16-20     >20      Total

No. of persons     20       41       240
MeanLDL-C        164.34   172.39    129.34
Std. Devn        37.43    24.26     39.33
F Value                             37.59
Significance                       .0001 **

Table 4a: Comparison of mean High density lipoproteins levels
based on number of cigarettes (in packs) smoked per day

                                Smokers
                               Number of
                               cigarettes
                             smoked per day
                   Non
                 smokers   <1 pack   1 pack

No. of persons     120       21        36
Mean HDL-C        44.81     42.09    41.60
Std. Devn         6.45      6.33      4.01
F Value
Significance

                       Smokers
                      Number of
                      cigarettes
                    smoked per day

                 2 packs   >2 packs    Total

No. of persons     40         23        240
Mean HDL-C        37.68     35.01      41.96
Std. Devn         5.31       5.69       6.77
F Value                                20.44
Significance                          .0001 **

Table 4b: Comparison of mean High density lipoprotein levels
based on duration of smoking

                           Smokers Duration of smoking in years

                  Non
                smokers   1-5   6-10   11-15  16-20   >20    Total

No. of persons    120     17     19     23     20     41      240
Mean HDL-C       44.81   43.73  43.25  39.48  40.15  34.58   41.96
Std. Devn        6.45    3.48   3.11   5.27   4.31   5.39     6.77
F Value                                                      22.02
Significance                                                .0001 **

Table 5a: Comparison of mean TC/HDL-C based on number of
cigarettes (in packs) smoked per day

                                  Smokers
                           Number of cigarettes smoked per day

                  Non
                smokers  <1 pack  1 pack  2 packs  >2 packs   Total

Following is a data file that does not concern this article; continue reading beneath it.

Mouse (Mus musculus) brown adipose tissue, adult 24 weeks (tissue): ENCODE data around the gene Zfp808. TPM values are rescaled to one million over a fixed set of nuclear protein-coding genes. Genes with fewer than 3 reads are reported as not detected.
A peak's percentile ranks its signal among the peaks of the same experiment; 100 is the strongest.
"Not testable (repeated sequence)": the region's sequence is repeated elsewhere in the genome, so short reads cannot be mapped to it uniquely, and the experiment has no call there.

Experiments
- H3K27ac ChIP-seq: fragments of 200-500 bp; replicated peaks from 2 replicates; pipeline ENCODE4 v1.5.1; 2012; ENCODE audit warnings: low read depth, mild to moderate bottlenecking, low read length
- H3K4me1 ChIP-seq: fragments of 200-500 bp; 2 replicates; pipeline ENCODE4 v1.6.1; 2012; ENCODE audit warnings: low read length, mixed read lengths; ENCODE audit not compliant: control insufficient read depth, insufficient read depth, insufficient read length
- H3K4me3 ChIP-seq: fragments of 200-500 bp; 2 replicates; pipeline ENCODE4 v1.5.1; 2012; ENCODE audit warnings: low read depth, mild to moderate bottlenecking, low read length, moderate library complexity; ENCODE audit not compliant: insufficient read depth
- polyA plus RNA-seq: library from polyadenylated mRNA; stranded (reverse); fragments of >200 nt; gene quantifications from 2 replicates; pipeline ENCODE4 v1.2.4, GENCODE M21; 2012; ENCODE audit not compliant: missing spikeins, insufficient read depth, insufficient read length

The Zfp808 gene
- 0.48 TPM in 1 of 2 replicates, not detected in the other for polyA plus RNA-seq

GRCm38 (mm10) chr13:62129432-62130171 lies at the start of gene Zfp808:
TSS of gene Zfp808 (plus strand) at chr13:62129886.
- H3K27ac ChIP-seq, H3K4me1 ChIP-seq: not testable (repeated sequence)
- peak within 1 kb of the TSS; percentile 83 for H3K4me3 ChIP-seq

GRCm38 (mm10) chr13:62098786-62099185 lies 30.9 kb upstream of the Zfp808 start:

No. of persons    120      21       36      40        23       240
Mean TC/HDL-C    4.22     5.38     5.21    6.08      6.81      5.00
Std. Devn        1.13     1.50     1.12    1.53      1.42      1.55
F Value                                                       30.99
Significance                                                 .0001 **

Table 5b: Comparison of mean TC/HDL-C based on duration of smoking

                               Smokers Duration of
                                  smoking in years

                  Non
                smokers  1-5   6-10  11-15  16-20  >20    Total

No. of persons    120     17    19    23     20     41     240
Mean TC/HDL-C    4.22    4.16  4.53  5.69   5.93   7.19    5.03
Std. Devn        1.130   0.41  0.55  1.24   0.88   1.18    1.54
F Value                                                   54.77
Significance                                             .0001 **

Table 6 a: Comparison of mean LDL-C/HDL-C based on number of
cigarettes (in packs) smoked per day

                                        Smokers
                            Number of cigarettes smoked per day

                    Non
                  smokers  <1 pack  1 pack  2 packs  >2 packs   Total

No. of persons      120      21       36      40        23       240
Mean LDL-C/HDL-C   2.53     3.59     3.49    4.15      4.82      3.26
Std. Devn          0.92     1.26     1.20    1.45      1.19      1.37
F Value                                                         30.79
Significance                                                   .0001 **

**--Highly significant *--Significant

TC-Total Cholesterol, TG-Tri Glycerides,

Table 6 b: Comparison of mean LDL-C/HDL-C
based on duration of smoking
                                      Smokers
                              Duration of smoking in years
                    Non
                  smokers  1-5   6-10  11-15  16-20  >20    Total

No. of persons      120     17    19    23     20     41     240
Mean LDL-C/HDL-C   2.53    2.56  2.83  3.82   4.15   5.11    3.26
Std. Devn          0.92    0.44  0.52  1.20   1.09   1.10    1.37
F Value                                                     52.90
Significance                                               .0001 **
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Title Annotation:ORIGINAL ARTICLE
Author:Beenakumari, R.; Balachandran, J.
Publication:Journal of Evolution of Medical and Dental Sciences
Date:Jan 22, 2015